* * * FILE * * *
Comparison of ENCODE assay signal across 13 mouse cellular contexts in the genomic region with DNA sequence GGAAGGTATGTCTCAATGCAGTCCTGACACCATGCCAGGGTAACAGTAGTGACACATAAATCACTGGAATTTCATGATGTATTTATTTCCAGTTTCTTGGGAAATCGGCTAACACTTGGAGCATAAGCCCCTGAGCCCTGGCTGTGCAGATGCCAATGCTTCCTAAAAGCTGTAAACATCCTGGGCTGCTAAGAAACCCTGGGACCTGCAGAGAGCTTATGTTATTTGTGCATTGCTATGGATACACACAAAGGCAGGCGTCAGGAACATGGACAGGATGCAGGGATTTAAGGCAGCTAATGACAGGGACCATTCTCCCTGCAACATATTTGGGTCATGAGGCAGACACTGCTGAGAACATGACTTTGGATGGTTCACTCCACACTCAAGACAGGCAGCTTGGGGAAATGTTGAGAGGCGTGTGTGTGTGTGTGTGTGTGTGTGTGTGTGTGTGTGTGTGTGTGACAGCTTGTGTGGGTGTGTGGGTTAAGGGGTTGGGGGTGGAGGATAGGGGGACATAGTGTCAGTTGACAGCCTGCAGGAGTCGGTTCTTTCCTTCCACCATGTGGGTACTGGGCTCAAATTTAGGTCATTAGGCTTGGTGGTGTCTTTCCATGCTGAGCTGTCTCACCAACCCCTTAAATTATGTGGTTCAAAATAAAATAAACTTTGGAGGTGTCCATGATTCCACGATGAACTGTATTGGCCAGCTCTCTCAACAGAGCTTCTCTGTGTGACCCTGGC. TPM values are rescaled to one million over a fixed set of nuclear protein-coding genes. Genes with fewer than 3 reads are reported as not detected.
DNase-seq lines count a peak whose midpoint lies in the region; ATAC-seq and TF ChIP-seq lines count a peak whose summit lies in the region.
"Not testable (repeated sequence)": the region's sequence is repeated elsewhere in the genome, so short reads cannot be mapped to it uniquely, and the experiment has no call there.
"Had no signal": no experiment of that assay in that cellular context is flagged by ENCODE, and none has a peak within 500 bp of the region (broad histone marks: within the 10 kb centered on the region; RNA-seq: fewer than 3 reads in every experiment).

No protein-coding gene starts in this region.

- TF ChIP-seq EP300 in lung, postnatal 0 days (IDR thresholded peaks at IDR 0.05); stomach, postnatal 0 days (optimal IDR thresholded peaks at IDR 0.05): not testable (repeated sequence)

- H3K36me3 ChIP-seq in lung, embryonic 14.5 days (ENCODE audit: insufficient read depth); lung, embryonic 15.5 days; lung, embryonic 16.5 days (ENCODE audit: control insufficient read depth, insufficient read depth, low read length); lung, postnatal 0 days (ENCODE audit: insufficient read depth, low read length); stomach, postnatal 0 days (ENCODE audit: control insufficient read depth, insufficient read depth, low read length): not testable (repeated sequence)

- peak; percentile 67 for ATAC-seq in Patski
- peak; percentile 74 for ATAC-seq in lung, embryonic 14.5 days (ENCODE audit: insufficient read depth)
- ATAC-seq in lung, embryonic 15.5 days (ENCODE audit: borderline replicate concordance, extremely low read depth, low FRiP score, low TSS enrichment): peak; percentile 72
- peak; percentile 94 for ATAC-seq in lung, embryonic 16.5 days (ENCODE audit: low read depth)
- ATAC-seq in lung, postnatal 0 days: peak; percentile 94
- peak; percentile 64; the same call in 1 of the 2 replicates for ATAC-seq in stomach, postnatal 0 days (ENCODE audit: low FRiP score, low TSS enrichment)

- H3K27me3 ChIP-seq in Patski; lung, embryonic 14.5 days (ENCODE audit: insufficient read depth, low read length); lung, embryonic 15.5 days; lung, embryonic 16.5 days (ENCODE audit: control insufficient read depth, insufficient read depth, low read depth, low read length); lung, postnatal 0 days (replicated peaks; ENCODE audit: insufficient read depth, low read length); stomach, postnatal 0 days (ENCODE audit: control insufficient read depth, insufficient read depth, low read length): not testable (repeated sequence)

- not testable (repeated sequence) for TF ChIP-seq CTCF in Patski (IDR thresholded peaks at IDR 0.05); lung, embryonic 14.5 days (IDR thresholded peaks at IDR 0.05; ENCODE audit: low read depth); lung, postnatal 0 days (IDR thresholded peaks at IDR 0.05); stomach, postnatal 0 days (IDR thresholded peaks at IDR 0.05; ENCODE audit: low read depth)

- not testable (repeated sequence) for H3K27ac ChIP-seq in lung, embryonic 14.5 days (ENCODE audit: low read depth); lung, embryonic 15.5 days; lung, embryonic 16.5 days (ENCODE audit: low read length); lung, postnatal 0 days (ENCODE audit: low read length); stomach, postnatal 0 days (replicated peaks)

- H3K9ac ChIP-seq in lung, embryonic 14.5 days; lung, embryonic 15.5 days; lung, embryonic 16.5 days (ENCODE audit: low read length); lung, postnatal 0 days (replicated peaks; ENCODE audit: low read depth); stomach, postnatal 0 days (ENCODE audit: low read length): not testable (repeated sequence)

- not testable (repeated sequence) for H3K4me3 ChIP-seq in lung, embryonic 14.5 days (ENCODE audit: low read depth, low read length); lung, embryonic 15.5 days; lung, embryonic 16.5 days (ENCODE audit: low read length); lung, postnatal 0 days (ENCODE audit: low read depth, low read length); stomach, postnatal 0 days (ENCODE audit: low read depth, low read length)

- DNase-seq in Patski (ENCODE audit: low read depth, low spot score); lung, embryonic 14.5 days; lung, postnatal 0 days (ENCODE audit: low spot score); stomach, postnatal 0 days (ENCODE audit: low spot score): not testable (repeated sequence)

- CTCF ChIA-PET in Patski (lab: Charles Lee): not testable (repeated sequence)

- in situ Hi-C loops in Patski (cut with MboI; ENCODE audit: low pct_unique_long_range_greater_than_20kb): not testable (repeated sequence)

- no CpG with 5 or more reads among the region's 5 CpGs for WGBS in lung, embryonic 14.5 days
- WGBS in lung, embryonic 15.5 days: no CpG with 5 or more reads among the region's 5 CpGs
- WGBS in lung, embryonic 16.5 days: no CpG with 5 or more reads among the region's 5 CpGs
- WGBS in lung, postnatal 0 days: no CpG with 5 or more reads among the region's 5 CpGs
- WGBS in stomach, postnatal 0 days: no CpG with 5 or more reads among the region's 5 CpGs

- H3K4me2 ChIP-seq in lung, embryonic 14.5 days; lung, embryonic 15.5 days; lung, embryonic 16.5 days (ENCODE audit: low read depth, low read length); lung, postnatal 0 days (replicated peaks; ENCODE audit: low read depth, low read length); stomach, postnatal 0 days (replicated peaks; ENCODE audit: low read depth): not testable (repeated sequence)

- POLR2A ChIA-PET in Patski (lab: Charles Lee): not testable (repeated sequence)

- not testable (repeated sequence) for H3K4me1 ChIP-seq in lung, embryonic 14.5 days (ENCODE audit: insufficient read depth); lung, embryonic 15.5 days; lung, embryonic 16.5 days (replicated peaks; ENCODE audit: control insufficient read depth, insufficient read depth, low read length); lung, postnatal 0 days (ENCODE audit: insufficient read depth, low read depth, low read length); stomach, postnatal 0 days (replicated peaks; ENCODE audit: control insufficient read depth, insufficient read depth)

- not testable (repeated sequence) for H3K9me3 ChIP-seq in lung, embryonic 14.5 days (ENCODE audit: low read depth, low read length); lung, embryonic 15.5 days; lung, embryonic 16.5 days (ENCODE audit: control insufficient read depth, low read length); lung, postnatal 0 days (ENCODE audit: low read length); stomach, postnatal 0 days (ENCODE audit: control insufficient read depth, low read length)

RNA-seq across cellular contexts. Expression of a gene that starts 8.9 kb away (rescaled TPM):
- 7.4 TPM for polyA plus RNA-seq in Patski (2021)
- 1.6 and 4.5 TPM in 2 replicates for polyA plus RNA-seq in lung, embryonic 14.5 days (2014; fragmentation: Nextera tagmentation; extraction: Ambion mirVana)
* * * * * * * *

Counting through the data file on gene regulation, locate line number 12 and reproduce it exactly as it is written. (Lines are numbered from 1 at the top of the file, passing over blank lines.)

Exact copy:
- ATAC-seq in lung, postnatal 0 days: peak; percentile 94